Tuesday, April 5, 2016

Fort Thomas Conservancy Model Garden Clean Up

Pictures courtesy Mary Lou Keller and Larry Holladay. 
By Chuck Keller

The Fort Thomas Forest Conservancy kicked off the season with a sprucing up of the Native Model Garden in Tower Park on April 2.   A group of UC students, organized by Paula Breslin, Fort Thomas resident and the Academic Program Director for McMicken College of Arts & Sciences/Environmental Studies at the University of Cincinnati, volunteered their Saturday in order to weed, transplant, remove invasive species, and shore up walking trails.

The Model Native Garden is intended to showcase Kentucky native plants, shrubs, and trees.

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According to the Conservancy’s website, “The Fort Thomas Forest Conservancy’s Model Native Garden is an educational project designed to showcase this area’s rich bio-diversity with plantings native to Fort Thomas and the surrounding area…. Our goal was to create a garden of native plants around the Fort Thomas Military and Community Museum in Tower Park to showcase the natural heritage of Northern Kentucky, to educate the public about the diversity and beauty of native plants, and to encourage homeowners to landscape with native plants.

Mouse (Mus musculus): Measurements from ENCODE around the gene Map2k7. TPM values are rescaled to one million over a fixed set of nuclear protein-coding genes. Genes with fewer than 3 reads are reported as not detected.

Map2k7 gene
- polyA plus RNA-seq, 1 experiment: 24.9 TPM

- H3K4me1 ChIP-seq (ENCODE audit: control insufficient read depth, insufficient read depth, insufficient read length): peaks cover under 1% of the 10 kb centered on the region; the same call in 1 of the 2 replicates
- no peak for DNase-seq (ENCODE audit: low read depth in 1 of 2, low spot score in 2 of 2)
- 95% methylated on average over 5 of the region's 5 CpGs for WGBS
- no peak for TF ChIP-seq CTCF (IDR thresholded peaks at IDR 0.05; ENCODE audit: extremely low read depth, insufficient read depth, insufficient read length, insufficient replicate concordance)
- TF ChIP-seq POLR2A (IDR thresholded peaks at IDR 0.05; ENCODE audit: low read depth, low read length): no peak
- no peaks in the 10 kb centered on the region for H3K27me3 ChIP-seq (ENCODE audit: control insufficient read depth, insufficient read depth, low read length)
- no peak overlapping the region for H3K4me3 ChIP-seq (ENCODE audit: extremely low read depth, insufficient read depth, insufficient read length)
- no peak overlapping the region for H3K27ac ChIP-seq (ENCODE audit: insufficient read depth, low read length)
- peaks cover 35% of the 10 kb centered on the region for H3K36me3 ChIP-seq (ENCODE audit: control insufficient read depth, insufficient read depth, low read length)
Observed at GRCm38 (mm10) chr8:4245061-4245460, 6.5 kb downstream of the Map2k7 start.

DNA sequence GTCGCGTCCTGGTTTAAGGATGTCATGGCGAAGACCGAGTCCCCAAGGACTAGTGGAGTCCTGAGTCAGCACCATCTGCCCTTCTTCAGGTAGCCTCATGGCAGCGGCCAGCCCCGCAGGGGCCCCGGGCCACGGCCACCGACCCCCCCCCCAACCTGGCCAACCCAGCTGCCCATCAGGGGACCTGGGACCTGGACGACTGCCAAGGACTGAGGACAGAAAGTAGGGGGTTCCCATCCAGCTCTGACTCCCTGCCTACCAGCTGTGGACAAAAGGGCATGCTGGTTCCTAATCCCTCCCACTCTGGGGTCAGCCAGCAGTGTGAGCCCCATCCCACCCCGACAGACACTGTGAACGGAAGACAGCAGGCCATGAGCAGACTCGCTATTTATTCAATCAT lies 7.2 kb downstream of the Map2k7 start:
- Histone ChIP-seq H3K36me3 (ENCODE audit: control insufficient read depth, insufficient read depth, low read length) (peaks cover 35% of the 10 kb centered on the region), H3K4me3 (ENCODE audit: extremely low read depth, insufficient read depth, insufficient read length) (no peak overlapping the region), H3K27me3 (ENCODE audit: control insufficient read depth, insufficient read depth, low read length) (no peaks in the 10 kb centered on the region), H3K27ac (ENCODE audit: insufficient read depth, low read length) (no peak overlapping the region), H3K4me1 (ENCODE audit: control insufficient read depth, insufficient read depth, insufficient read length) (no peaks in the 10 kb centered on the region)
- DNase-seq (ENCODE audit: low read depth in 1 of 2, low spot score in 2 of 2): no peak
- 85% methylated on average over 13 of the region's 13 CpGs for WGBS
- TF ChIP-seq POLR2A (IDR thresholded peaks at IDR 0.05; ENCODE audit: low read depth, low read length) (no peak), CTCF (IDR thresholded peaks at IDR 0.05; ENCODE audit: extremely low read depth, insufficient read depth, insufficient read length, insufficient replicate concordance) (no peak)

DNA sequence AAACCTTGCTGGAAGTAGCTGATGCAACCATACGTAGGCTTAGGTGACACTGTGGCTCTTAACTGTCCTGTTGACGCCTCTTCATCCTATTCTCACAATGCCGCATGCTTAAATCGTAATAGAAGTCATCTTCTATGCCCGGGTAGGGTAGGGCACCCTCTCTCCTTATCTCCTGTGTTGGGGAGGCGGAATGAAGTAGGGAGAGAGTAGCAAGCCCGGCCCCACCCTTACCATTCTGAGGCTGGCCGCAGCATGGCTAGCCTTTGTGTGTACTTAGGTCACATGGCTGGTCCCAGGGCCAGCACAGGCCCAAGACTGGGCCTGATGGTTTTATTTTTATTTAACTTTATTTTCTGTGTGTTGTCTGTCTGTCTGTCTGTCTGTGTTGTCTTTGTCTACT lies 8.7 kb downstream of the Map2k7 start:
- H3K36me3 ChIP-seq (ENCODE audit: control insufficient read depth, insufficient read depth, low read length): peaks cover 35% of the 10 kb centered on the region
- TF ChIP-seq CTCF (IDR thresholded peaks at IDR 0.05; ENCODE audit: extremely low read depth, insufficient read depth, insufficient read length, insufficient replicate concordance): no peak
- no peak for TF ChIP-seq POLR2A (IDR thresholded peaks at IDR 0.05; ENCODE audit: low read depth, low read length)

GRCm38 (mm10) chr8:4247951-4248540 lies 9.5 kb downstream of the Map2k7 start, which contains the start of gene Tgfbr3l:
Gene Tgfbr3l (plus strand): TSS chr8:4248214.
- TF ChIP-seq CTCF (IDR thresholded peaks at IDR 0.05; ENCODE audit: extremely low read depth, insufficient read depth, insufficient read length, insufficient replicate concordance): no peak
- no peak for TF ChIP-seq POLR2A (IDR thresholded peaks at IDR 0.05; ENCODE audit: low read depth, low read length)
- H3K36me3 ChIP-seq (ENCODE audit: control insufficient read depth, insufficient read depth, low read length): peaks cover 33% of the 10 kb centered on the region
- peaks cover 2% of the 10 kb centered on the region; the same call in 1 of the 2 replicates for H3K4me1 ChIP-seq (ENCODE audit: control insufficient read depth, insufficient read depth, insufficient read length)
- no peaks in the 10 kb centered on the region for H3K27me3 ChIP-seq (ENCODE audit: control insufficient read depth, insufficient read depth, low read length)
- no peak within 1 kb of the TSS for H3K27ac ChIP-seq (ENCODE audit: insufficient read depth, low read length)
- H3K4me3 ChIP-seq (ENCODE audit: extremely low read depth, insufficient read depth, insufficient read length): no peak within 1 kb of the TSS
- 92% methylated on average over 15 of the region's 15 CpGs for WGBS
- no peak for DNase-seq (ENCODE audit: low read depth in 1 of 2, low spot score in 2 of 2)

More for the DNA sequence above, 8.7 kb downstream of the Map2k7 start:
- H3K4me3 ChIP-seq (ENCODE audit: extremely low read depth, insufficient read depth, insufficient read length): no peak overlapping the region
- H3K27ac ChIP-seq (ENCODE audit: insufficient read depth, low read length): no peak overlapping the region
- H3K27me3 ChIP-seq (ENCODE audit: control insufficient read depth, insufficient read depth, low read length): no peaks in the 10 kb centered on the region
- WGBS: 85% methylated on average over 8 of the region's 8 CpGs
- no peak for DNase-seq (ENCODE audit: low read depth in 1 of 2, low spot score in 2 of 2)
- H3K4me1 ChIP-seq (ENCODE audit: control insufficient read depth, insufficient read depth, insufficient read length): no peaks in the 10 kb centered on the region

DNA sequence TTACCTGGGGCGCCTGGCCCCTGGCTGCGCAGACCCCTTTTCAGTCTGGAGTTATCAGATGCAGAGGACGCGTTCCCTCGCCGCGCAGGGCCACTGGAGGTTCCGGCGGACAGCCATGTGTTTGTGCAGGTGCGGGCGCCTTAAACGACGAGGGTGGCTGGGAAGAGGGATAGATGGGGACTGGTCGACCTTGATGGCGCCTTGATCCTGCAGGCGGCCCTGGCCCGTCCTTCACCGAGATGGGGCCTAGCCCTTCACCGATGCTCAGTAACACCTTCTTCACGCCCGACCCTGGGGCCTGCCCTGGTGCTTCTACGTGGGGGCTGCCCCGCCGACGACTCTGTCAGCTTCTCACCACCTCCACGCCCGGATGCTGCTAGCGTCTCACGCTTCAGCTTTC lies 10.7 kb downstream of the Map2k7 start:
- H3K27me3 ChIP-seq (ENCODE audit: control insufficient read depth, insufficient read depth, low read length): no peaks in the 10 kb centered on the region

The Model Native Garden will help city and regional residents learn about native plants and we hope provide ideas for incorporating native plants in their landscaping.  As an educational tool the garden will help stimulate the community’s awareness and appreciation of the natural resources in our area and it will add to the beauty of Tower Park.”

April Laskey, the caretaker of the native gardens, said that she had, “no idea the group would get so much done.” The volunteers created “A new ephemerals, ferns, and fairies garden under the sycamore.” 


They moved logs, stabilized paths, divided and transplanted plants, weeded, cleaned up winter debris, pruned some plants, and removed honeysuckle.  And the group prepared Phase II by clearing the section and beginning a new trail.  There are also new signs to identify plants for visitors.

The garden really is a wonderful little gem tucked away in Tower Park. Stop by on your next visit. If you would like to get involved with the Conservancy or learn more about it, visit their website www.ftfc.org. You can also find a list of all of the native species in the garden.



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